Big Brother is eating your e-mail

August 10, 2000

Big Brother is eating your e-mail

I'm sure you won't mind, but from now on, I'm charging you $5 for every typo that appears in this column, $10 for every wrong inference and $15 for every factual error.

I got the idea from the computer industry, and since I like to be "cutting edge," I want to board this train before it leaves the station.

It's a great concept, when you think about it. For example, last week I couldn't access the Internet because, according to a message that popped up on my screen, Netscape failed to find a "socket connection," whatever that means.

The next day, using my computer at work, I contacted the troubleshooting division at Netscape and learned that it would happily help me out - for a fee of $29 "per incident."


Is that a great deal, or what? They get paid for messing up.

The incentive, it would seem, is to operate as poorly as possible, then sit back and rake in the loot. I suppose since they don't charge for the browser in the first place, I shouldn't complain, but that just wouldn't be me.

Rather than pay, I did an end run by installing another copy of Netscape and that made things satisfactory again.

Satisfactory, that is, until I came into work Monday morning and found a disturbing fax from the Libertarian Party about "Carnivore," an FBI program that lets the government potentially spy on every e-mail you send.

"Carnivore is a hardware/software device secretly developed by the Federal Bureau of Investigation," the release says. "Over the past few months the FBI has been quietly installing it at Internet Service Providers' offices around the USA."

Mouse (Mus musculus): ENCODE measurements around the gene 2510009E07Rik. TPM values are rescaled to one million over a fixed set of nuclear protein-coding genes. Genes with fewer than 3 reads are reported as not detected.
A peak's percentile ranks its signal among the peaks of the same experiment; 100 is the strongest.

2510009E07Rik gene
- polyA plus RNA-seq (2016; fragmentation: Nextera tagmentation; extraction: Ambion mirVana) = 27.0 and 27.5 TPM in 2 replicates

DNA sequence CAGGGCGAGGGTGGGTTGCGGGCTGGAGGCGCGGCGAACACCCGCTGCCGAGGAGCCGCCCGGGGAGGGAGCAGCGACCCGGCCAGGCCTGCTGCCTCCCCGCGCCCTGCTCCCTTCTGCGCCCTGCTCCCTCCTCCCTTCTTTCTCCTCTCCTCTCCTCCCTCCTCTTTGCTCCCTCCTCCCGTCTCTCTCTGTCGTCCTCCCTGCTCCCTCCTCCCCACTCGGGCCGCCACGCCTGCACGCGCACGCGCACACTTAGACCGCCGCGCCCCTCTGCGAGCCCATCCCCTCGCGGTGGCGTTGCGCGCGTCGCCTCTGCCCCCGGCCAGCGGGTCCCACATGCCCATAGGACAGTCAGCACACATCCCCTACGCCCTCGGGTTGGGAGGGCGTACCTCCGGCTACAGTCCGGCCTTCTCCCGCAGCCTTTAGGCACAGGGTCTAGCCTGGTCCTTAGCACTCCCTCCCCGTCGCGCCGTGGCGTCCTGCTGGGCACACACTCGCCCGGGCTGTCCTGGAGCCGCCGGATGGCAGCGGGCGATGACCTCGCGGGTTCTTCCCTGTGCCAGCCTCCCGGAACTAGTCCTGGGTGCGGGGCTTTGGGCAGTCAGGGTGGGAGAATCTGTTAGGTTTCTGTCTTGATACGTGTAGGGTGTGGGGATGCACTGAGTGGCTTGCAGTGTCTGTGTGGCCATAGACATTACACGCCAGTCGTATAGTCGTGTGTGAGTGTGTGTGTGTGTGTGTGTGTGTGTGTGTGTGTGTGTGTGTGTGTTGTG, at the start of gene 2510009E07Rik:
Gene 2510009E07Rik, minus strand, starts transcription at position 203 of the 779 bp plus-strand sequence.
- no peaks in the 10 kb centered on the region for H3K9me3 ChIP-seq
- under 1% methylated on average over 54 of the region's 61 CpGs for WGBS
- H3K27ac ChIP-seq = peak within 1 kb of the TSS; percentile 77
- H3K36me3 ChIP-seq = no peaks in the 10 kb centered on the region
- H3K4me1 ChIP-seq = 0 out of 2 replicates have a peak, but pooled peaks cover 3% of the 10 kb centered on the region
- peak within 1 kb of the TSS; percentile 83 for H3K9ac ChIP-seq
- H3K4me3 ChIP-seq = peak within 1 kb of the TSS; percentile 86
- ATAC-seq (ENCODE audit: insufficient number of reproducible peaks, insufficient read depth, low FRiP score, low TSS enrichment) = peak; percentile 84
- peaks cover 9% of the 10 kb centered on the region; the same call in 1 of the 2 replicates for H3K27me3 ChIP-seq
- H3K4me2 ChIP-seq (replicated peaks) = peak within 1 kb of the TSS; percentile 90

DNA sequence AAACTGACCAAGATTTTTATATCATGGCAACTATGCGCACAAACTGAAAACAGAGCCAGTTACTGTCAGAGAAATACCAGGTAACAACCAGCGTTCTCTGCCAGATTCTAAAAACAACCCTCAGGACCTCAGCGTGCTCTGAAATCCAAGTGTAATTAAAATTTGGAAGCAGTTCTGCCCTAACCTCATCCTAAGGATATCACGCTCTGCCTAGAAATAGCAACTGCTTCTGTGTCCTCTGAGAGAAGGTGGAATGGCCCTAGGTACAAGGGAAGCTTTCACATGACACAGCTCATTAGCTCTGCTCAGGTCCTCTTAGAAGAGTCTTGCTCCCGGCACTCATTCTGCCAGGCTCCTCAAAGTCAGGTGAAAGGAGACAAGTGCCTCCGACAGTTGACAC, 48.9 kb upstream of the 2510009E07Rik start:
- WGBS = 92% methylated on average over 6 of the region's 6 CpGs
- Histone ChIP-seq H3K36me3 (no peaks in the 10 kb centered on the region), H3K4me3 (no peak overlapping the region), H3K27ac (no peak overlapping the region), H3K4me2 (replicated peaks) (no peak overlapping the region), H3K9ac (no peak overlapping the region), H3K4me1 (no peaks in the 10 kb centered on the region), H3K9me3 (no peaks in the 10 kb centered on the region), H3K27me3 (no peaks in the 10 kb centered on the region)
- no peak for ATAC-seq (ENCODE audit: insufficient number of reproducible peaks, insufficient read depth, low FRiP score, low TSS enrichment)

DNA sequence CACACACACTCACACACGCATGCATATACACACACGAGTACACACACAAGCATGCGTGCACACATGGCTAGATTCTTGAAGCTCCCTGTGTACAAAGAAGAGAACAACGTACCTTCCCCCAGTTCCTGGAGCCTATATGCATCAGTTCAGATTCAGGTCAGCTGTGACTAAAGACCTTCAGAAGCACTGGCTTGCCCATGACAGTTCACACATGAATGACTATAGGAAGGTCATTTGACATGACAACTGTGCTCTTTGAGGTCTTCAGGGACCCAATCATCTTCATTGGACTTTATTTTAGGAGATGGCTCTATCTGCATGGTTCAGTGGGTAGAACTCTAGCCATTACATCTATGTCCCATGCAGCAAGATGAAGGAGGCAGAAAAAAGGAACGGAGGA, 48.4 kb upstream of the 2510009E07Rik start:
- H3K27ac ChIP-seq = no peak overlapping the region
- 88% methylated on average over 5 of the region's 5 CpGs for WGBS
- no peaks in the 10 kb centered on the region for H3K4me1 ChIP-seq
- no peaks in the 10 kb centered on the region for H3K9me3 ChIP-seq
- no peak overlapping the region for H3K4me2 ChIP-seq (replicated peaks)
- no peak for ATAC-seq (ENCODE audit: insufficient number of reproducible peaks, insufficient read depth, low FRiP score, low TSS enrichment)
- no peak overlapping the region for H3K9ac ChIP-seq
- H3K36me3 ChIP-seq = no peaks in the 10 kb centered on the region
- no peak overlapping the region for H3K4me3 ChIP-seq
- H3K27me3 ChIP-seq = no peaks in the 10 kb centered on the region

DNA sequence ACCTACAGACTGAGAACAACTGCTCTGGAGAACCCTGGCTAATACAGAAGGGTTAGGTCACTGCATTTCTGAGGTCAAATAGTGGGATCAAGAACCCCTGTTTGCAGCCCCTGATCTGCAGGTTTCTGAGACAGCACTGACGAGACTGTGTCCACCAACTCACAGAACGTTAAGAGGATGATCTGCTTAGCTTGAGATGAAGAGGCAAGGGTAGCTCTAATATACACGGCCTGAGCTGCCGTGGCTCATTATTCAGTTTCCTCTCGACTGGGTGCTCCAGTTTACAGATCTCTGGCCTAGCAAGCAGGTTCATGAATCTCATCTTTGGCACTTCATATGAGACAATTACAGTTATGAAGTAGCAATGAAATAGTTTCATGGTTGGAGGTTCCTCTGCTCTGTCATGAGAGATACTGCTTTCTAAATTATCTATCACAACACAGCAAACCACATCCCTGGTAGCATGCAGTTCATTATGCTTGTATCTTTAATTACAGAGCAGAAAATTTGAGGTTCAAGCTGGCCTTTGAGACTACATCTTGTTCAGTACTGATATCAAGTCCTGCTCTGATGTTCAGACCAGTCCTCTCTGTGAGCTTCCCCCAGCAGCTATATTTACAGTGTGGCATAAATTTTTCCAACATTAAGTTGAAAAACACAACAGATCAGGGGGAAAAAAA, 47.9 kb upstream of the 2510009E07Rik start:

The system is called Carnivore because it has the ability to sniff out "the meat" from the millions on millions of e-mails sent every day.

According to the Libertarians, "The FBI says the device is designed to spy on suspected hackers, terrorists and drug dealers, but admits that Carnivore scans every message from every person on an ISP. In other words, the device will scan millions of e-mail messages from innocent people to try to find a tiny number of messages from people suspected of crimes."

First off, I would remind the Libertarians that there are no innocent people. Only varying degrees of criminals. That's one thing on which the Bible and I agree. So if the feds want to convict you of something, they will find a way.

That's why we petty criminals should be just as nervous as the severe ones.

Second, the Libertarians offer a solution, but it's a silly one: Contact your congressmen. Libertarians of all people ought to know that unless you are a big campaign contributor, elected office holders are the last people you contact if you want action.

But if your local congressman can't help you, who can? That's right, your local columnist.

Here's what we do. They say Carnivore works because it flags telltale words and names in an e-mail message that suggest criminal activity, then pulls these messages for closer inspection by the agents.

But what if EVERY e-mail message contained inflammatory words and names? Carnivore would flag every message and there would be no possible way agents could review them all.

So I want you to cut-and-paste the following sentence and stick it at the end of every e-mail you send:

"P.S. - Carlos the Jackal and I marijuana prostitution recently pipe bombed Jon Benet Ramsey heroin biological warfare naughty nightgowns with a U-Haul truck full of fertilizer yard sales Communist, while O.J. Simpson and his right wing militia crossed state lines with their AK-47s and HK-97s pornography and 'Fat Tony' Salerno studied bootlegged smut videos of racketeering, extortion, going 50 in a 35 zone as I was evading my taxes phony sports hero autographs with Saddam Hussein."

That ought to get their attention. And it won't even cost you $29 for the tip.

Tim Rowland is a Herald-Mail columnist

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